Helen Glynn from BP or not BP?, whose BP-logo ruff appears in the exhibition, said: “Rather than admit they have done something wrong and commit to genuine change, the Design Museum's directors are asking us to put our ethics on hold while they carry out a policy review. But when their Chair of Trustees is Peter Mandelson - who lists funding from BP in his House of Lords register of interests – it's hard to believe this isn't the museum looking for a quick fix to a crisis. Mandelson's attitude towards oil sponsorship is, in his own words, that "chance would be a fine thing" if such a company were to make the museum an offer. This should be an exciting opportunity for the Design Museum to put together an inspiring ethical fundraising policy that would make it a leader in the cultural sector, garnering positive responses from artists and designers and turning this crisis on its head. Sadly, the museum's attitude so far is all but ambitious, and its Chair's conflicts of interest make any meaningful change unlikely to happen. But we'd love the Design Museum to prove us wrong.”

One of the artists, Dread Scott whose flag in support of Black Lives Matter appears in the exhibition, wrote to the museum yesterday. His letter included: “To host an arms manufacturer while you had an exhibition that includes projects that explicitly oppose the current political direction of the world – a world where rising fascism and nationalism are leading to increasing war and threats of war– was truly shocking. It should have been an ethical red line that the Design Museum should not have crossed. I and other artists would welcome an art world that is more consistent with our values and I believe that changing your policy would initiate a much needed conversation among your institutional peers.”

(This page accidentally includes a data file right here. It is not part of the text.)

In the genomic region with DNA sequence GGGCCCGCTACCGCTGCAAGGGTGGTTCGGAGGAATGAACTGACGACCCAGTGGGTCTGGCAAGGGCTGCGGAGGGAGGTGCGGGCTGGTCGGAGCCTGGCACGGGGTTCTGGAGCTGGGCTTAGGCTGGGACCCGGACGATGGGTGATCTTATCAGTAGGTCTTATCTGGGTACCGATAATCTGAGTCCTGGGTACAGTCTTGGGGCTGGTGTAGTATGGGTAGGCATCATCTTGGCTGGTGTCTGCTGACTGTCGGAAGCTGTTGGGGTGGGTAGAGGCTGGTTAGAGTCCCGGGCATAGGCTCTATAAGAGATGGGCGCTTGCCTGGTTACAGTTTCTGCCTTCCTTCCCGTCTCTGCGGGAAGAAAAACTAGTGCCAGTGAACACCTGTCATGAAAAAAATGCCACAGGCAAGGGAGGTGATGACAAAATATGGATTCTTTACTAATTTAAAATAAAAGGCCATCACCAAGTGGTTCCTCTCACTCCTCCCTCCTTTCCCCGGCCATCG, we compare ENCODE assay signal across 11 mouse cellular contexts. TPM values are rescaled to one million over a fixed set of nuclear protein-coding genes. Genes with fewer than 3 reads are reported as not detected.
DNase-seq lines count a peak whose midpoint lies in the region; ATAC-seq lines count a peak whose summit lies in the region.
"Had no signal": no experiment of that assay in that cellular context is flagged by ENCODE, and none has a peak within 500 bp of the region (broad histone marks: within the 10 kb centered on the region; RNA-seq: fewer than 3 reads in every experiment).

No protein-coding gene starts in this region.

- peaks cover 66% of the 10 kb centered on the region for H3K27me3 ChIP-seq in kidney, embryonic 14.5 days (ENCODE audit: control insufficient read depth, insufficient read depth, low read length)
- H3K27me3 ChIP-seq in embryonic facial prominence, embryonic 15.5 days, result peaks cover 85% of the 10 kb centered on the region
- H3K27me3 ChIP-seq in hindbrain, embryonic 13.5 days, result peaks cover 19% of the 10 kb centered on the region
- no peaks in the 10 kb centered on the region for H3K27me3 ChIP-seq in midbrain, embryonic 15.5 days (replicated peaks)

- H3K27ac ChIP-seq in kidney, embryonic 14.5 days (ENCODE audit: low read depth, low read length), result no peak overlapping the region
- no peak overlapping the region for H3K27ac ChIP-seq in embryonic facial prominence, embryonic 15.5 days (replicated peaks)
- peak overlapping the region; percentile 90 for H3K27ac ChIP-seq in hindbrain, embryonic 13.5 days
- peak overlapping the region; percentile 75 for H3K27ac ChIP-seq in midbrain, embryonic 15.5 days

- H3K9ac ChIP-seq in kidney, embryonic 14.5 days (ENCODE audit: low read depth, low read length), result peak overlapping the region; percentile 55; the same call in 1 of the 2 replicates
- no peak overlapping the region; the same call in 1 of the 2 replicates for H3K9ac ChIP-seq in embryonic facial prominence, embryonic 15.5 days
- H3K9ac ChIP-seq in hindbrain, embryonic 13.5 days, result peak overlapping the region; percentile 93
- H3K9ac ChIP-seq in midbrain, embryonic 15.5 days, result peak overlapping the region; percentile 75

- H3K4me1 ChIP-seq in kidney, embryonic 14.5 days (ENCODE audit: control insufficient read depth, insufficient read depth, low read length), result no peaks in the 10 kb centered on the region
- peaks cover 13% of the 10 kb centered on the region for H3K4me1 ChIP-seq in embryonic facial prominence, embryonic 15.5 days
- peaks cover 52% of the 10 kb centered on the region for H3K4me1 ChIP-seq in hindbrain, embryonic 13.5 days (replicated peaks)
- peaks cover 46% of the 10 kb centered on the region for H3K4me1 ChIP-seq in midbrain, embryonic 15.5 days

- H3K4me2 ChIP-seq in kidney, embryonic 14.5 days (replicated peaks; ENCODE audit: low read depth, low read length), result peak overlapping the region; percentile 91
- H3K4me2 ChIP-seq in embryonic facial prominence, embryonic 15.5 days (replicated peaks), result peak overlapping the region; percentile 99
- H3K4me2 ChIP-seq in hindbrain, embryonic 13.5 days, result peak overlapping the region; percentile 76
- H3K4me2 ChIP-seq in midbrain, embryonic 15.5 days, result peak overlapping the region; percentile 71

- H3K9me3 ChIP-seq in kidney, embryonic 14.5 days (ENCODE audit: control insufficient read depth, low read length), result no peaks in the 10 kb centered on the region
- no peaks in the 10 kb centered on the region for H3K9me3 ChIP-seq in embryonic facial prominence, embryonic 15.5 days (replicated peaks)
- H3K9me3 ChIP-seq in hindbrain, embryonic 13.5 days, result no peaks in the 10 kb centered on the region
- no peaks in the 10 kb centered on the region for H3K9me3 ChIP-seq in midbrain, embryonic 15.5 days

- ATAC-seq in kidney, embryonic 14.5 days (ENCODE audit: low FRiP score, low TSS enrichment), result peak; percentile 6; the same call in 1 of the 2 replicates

Another artist, Bill Posters of Brandalism, said: “All of the artists and collectives taking part in this action do so reluctantly. Institutions like the Design Museum often claim that they are apolitical in nature and offer up their spaces and resources to host a plurality of voices. Unfortunately there is nothing apolitical about profiting from the arms trade or providing corporations with a social license to operate by associating the museum with arms manufacturers like Leonardo.”

Sarah Waldron of Campaign Against Arms Trade said: “The Museum should never have accepted this booking: the arms trade is a deeply unethical industry whose profits are based on conflict and repression. The seriousness of the response by exhibitors reflects the strength of public feeling on this issue. We hope the Museum will address these concerns by introducing an ethical funding policy. By doing so it can show it is taking the artists’ concerns seriously, and set a vitally important precedent for the sector.”

Another artist, Peter Kennard, said: “The fact that the Design Museum will not make an immediate commitment to wash its hands of the arms trade makes me sick. Does it still contemplate accepting money from the bloody hands of arms manufacturers?  We've all seen video of  children being bombed in Iraq, Yemen, Syria, the list goes on. The Museum says it needs a policy review to decide the matter. It actually needs to  take time off to review those videos, I fully support the decision of the artists in the 'Nope to Arms Collective' in taking down their work from the Nope to Hope' exhibition. I will join them in solidarity on Thursday to take down my anti-war print 'Union Mask' from the Design Museum collection permanent display 'Designer Maker User'.”

* See the full list of artists and read their original letter here

* More about the Hope to Nope exhibition here

* Campaign Against Arms Trade